The Sociopath Next Door Review
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The release of the movie Zodiac recently bombarded the headlines of San Francisco news. During my recent trip to the city, I realized that the case still lingers in the minds of Northern Californians. These horrific killings occurred at the same time as the Tate-LaBianca murders, committed by Charles Manson and his cult in Los Angeles. Being from Southern California, I remember both cases well, and the recollection of these events prompted me to brush off my copy of The Sociopath Next Door by Harvard Medical School clinical instructor Martha Stout, Ph.D. I enthusiastically purchased the book after hearing interviews with Dr. Stout, and I proceeded to place it on my bookshelf. It just sat there…until now.

  
 
In The Sociopath Next Door, Stout details characteristics of sociopaths, which she defines as people who are void of any conscience and have no emotional bonds with other people. She maintains that 4% of the population falls in this category. Research also shows that only 20% of U.S. prison inmates are sociopaths. This percentage, though, accounts for more than half of those convicted of the most serious crimes.

Even though they’re enormous risk takers, sociopaths dread the consequences of committing such crimes, so most aren’t serial killers, nor are they in prison. However, they’re still to be feared. Sociopaths crave the control and domination of others. “Life is reduced to a contest, and other human beings seem to be nothing more than game pieces, to be moved about, used as shields, or ejected,” Dr. Stout claims. They can be very successful individuals—politicians, businessmen, or even your psychologist or local high school principal. In fact, Dr. Stout gives examples of the despicable character and behavior of each of the above and how they desire to control and harm others. Such people use our sense of right and wrong as weapons against us. Unfortunately, they can spot those of us who can be used as pawns easier than we can spot them.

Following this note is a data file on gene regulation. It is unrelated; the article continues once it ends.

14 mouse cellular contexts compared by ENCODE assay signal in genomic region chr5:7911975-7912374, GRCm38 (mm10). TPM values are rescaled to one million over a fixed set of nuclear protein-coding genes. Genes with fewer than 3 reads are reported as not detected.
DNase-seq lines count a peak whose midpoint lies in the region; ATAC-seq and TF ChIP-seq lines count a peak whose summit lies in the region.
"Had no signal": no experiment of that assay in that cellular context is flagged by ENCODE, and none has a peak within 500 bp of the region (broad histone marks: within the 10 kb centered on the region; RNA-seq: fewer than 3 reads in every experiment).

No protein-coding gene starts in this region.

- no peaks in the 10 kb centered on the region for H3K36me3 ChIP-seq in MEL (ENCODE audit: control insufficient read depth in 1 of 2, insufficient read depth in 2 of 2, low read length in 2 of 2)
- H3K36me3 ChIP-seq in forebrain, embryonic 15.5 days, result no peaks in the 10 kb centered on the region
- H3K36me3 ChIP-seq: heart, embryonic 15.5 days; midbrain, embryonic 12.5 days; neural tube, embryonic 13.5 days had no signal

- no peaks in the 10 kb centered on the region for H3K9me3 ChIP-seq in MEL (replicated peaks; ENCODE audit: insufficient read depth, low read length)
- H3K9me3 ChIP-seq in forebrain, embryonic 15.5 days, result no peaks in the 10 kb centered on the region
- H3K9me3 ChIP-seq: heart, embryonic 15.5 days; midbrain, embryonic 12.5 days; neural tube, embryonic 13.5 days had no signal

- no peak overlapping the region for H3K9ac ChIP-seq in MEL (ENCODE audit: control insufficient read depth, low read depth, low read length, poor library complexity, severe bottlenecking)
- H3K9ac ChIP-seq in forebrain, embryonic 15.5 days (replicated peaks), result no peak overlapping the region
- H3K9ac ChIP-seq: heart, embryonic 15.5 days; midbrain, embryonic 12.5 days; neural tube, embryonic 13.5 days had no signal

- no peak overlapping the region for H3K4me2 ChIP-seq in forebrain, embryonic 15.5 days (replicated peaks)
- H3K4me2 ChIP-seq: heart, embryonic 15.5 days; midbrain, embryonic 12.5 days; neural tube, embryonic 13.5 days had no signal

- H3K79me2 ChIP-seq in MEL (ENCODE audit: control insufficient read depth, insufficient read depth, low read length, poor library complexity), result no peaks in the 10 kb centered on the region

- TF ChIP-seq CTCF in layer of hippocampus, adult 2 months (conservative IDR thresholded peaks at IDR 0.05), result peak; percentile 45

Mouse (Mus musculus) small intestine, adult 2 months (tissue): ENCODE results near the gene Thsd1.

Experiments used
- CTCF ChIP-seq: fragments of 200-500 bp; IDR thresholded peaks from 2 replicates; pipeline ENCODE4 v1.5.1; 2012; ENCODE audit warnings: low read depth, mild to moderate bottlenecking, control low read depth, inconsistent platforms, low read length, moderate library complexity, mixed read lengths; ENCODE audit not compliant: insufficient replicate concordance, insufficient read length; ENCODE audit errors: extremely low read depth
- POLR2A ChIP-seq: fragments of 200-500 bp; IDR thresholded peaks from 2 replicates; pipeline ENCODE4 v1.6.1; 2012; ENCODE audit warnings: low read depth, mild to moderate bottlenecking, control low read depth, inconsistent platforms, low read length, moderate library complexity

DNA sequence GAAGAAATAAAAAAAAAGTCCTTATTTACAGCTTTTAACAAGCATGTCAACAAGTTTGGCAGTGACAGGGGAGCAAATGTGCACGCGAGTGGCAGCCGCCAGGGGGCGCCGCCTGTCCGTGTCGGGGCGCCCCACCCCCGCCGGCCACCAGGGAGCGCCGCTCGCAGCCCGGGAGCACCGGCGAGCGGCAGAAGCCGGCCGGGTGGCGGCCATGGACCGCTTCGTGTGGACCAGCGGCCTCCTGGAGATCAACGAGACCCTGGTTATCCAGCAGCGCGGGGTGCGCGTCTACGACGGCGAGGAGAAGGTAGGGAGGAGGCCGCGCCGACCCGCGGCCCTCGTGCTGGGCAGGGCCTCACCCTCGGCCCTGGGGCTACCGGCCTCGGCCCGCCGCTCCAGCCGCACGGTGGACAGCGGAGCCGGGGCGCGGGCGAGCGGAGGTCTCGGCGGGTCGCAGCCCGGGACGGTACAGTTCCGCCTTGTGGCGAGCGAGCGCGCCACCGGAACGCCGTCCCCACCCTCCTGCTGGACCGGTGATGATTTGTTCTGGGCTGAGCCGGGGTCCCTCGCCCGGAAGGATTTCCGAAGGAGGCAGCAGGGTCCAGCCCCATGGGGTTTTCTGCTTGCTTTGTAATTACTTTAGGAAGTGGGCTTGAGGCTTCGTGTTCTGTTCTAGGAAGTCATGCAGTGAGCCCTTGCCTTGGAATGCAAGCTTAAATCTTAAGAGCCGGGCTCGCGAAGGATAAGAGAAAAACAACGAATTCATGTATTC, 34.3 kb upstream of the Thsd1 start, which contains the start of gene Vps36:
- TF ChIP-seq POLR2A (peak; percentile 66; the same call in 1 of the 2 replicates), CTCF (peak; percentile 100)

You’ve probably come into contact with sociopaths, either in business or in your personal life. But sociopaths should be avoided at all costs. Stout’s “Thirteen Rules for Dealing with Sociopaths in Everyday Life” is of particular value. She also suggests that before considering any type of relationship, you should make the “Rule of Threes” a lifelong tenet. One lie may be a result of a misunderstanding, but at three, it’s time to cut your losses and run.

Dr. Stout explains certain clinical studies in depth, such as whether this is an inborn or learned trait and how authority can dull conscience. She also uses historical events to bring up the possibilities of both—which I’m sure are up for debate.

Finally, Stout brings the global picture into focus. We teach our children to obey authority. At what point should they question it? She believes that our individualistic culture plays a significant role in promoting sociopath behavior, whereas cultures that support prosocial conduct tend to force sociopaths to conform and thus compensate for what they’re missing emotionally. Can a born sociopath be reformed? It’s an interesting topic for discussion.

Most of us won’t come in contact with a serial killer, but this book gives chilling indications on how sociopaths can be living among us, eager to destroy our lives. Though the explanations of the clinical studies tend to be laborious for non-psychologists like me, this is still a fascinating read. I had trouble putting the book down, as I could identify Stout’s character composites with people I’ve actually met. Though this is a troubling book, I found it comforting to learn that we needn’t second-guess ourselves with certain people who try to make us feel guilty.

If your philosophy is the old cliché “Ignorance is bliss,” then this isn’t a book for you. However, if you’re brave enough to acknowledge or at least entertain the notion that certain people are indeed evil and cannot be reasoned with, then I highly recommend The Sociopath Next Door.

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